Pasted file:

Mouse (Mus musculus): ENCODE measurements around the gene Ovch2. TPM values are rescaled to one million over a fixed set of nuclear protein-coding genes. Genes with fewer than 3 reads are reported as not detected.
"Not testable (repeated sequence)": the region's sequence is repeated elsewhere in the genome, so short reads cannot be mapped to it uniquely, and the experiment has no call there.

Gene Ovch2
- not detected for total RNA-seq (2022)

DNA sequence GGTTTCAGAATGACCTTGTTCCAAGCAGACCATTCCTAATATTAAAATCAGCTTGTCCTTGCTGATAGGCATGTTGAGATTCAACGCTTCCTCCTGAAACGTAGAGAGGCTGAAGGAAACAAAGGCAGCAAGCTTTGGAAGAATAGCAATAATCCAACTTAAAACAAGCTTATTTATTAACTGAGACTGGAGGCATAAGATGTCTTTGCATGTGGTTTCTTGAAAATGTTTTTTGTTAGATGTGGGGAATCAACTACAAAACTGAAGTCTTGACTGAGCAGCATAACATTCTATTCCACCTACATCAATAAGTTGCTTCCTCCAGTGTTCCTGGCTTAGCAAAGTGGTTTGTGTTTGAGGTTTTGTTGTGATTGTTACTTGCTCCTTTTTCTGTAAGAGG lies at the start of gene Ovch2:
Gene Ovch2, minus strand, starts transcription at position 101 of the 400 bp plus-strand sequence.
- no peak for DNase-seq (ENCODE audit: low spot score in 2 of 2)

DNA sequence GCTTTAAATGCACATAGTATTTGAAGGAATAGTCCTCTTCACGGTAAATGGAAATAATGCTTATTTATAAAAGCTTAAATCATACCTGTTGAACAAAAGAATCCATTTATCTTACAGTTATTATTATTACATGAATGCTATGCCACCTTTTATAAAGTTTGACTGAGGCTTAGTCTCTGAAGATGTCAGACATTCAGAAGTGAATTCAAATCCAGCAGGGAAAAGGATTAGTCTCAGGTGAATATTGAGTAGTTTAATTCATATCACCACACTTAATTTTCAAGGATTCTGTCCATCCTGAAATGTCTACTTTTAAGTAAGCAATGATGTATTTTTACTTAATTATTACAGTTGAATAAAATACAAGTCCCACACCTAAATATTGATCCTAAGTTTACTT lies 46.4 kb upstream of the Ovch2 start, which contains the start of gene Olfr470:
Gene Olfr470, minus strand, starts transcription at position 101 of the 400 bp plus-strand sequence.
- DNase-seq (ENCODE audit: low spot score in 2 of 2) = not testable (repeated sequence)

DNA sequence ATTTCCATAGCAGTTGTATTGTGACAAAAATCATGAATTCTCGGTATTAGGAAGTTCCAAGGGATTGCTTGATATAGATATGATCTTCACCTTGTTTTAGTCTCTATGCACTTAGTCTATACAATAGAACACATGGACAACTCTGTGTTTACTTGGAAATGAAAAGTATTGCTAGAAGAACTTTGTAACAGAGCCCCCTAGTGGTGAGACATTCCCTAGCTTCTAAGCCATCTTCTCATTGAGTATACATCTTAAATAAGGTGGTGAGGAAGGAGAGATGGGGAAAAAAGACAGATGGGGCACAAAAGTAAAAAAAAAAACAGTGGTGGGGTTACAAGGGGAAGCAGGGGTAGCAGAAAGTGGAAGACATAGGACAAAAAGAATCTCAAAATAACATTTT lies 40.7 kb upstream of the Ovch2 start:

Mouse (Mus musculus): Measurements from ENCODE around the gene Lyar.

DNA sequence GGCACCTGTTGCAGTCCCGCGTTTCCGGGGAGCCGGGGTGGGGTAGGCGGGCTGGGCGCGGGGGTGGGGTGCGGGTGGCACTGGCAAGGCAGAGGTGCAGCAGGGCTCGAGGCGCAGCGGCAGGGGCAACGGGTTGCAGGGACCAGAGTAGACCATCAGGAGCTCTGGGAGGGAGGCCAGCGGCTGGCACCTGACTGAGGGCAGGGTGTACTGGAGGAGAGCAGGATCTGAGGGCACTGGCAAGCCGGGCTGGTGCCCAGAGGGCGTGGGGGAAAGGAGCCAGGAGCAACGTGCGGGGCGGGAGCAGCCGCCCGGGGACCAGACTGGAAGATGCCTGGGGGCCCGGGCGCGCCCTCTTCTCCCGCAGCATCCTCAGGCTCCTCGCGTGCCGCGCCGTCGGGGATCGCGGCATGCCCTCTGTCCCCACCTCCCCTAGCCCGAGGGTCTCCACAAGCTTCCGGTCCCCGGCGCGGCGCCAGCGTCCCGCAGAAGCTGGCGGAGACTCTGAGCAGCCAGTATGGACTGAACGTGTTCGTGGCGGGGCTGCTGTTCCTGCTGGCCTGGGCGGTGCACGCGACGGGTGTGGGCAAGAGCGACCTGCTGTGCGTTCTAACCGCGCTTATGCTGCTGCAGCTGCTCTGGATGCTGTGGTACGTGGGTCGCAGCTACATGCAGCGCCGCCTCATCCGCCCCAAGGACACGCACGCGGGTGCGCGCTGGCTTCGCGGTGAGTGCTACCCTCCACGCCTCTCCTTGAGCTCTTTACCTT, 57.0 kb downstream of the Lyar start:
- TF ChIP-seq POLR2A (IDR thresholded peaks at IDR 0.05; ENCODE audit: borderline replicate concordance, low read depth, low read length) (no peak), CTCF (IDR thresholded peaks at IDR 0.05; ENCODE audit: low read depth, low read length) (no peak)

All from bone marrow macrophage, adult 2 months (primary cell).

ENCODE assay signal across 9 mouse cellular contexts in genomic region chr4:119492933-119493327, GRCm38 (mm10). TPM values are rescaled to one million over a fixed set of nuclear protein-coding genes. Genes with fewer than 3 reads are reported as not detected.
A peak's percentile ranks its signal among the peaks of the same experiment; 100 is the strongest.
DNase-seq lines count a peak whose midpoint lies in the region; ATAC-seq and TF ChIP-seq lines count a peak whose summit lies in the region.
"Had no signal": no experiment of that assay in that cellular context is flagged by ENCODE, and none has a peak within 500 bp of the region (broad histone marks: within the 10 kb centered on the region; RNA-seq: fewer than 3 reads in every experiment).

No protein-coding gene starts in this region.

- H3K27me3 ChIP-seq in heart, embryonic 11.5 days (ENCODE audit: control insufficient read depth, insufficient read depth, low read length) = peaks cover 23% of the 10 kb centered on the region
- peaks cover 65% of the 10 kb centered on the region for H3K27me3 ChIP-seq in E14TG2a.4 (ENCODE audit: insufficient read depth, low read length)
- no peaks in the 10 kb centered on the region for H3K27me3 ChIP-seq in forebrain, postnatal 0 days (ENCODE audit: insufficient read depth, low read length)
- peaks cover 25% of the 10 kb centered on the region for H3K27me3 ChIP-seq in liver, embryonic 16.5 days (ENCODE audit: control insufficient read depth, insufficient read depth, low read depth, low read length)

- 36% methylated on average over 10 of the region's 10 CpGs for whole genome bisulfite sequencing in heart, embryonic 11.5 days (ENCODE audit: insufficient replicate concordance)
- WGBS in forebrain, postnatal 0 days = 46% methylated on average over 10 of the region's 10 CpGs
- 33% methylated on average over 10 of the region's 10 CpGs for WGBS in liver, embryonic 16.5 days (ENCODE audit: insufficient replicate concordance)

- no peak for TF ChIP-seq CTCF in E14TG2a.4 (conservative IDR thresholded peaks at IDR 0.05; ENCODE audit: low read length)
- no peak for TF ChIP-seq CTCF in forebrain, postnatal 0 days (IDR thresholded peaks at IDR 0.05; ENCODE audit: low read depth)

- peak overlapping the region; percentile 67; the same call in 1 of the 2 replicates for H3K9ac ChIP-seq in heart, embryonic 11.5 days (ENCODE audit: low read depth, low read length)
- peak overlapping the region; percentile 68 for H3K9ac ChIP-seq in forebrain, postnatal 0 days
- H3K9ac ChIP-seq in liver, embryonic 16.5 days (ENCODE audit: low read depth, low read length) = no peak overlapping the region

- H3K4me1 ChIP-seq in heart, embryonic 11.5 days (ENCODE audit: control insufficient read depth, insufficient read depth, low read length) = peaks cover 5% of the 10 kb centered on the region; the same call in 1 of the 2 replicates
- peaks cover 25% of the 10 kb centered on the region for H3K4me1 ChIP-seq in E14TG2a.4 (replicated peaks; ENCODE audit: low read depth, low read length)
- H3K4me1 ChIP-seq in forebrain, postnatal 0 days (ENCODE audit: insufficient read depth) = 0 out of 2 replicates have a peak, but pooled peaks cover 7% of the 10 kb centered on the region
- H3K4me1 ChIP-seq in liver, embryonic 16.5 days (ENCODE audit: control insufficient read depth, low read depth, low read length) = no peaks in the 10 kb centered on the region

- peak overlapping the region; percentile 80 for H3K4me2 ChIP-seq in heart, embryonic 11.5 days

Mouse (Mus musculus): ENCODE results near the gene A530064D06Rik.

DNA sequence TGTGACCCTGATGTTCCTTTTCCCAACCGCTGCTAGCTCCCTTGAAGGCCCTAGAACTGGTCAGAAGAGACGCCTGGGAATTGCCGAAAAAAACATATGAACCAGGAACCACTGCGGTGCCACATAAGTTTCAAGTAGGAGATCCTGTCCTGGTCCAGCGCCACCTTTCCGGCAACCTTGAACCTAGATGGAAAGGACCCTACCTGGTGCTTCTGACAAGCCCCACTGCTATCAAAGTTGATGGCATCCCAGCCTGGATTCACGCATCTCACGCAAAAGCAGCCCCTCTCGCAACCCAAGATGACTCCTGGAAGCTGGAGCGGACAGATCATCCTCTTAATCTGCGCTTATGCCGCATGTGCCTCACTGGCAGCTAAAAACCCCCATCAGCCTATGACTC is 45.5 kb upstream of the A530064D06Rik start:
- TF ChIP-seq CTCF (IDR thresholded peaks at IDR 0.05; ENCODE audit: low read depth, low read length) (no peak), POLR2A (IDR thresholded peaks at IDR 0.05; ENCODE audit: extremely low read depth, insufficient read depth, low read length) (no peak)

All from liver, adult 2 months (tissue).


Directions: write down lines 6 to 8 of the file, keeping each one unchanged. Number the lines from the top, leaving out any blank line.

Gene Ovch2, minus strand, starts transcription at position 101 of the 400 bp plus-strand sequence.
- no peak for DNase-seq (ENCODE audit: low spot score in 2 of 2)

DNA sequence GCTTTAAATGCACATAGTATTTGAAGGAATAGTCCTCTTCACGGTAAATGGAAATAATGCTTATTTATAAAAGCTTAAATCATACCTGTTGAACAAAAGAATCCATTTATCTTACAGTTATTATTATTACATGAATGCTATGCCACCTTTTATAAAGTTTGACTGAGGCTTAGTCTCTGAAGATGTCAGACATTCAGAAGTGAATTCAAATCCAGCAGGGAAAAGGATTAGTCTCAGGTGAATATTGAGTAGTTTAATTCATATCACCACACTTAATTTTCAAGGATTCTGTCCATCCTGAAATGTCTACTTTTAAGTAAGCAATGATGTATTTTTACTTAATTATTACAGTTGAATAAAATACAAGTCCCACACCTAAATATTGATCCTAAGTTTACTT lies 46.4 kb upstream of the Ovch2 start, which contains the start of gene Olfr470: